Slot It’s Bold Move

hornby-policar-sloitit

This week we received an announcement from Hornby America about a new policy by Slot It that could be the beginning of a major change in the way slot cars are sold in North America.

Here’s the announcement:

hornby-policar-sloitit-2

Without a doubt this will be controversial.  If it is tightly enforced and if that enforcement effort is able to deal with all the dodges some dealers will use to get around the policy’s requirements, it will mean an end to dirt-cheap prices for Slot It cars.  Some hobbyists will not like this at all.  Some dealers, certainly, will not like it because it blows away their entire business plan, at least in regard to Slot it and Policar.

Other hobbyists will welcome this new policy.  That’s because it has the potential to make Slot It/Policar products available in many more places.  As things now stand there is zero incentive for most local hobby shops to carry slot cars when there are people blowing out even the newest releases at prices as low as $5 over dealer cost and sometimes even less.  There is no way most hobby shops can even begin to make a profit at such a low margin.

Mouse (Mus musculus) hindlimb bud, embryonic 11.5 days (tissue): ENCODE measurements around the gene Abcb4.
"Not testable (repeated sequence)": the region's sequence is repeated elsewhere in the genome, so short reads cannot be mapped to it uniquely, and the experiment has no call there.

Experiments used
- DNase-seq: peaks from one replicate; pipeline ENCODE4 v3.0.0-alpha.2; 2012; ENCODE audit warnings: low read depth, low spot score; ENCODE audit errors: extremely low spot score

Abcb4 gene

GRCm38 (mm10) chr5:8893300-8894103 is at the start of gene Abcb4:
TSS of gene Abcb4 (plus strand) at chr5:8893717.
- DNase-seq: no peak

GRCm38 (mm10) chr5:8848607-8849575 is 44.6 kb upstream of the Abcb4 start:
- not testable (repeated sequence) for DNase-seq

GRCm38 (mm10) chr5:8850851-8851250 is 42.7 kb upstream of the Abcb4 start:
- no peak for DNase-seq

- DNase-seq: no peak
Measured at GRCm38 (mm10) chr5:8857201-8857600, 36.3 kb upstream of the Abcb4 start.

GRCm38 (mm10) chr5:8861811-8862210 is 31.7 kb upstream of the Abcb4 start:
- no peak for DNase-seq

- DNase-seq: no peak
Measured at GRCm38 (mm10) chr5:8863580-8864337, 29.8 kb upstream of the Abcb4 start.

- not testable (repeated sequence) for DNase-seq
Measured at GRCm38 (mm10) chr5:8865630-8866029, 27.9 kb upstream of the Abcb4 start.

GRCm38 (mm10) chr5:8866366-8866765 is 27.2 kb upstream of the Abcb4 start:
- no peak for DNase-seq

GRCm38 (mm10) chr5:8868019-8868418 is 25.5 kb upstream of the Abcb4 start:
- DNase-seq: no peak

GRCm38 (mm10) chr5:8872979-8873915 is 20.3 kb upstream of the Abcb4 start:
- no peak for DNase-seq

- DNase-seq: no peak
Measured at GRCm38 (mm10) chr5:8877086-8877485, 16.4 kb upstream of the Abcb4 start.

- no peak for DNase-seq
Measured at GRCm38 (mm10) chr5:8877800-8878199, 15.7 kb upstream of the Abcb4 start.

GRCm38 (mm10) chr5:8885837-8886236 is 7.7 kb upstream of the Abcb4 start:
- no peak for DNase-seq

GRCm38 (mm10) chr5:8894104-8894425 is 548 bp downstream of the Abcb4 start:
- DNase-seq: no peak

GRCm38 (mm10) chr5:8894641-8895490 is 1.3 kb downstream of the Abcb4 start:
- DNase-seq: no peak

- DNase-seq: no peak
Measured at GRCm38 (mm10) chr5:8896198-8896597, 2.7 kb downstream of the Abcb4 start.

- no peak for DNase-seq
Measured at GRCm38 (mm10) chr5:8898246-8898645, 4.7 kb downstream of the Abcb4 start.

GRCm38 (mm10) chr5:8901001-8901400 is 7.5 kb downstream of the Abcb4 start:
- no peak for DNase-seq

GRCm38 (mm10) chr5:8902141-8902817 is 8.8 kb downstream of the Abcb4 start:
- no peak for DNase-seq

We get e-mails from customers who tell us they wish our shop were located in their home town because there is nowhere to buy slot cars and related items anywhere within driving distance even though there are hobby shops not far away.  When we travel we make a point of visiting as many local hobby shops as we can.  I can tell you that it is rare to see a shop with slot cars and when we do the selection typically consists of a couple of race sets, a few packages of track, a dozen or so cars (if that) and maybe a few of the most basic parts such as guides and braid.  When we have a chance to talk with the owner we nearly always hear that the reason for not carrying much if anything in slot cars is that they can’t sell the stuff for profitable prices.  A common story is the sight of a customer roaming through the store checking eBay on his cell phone.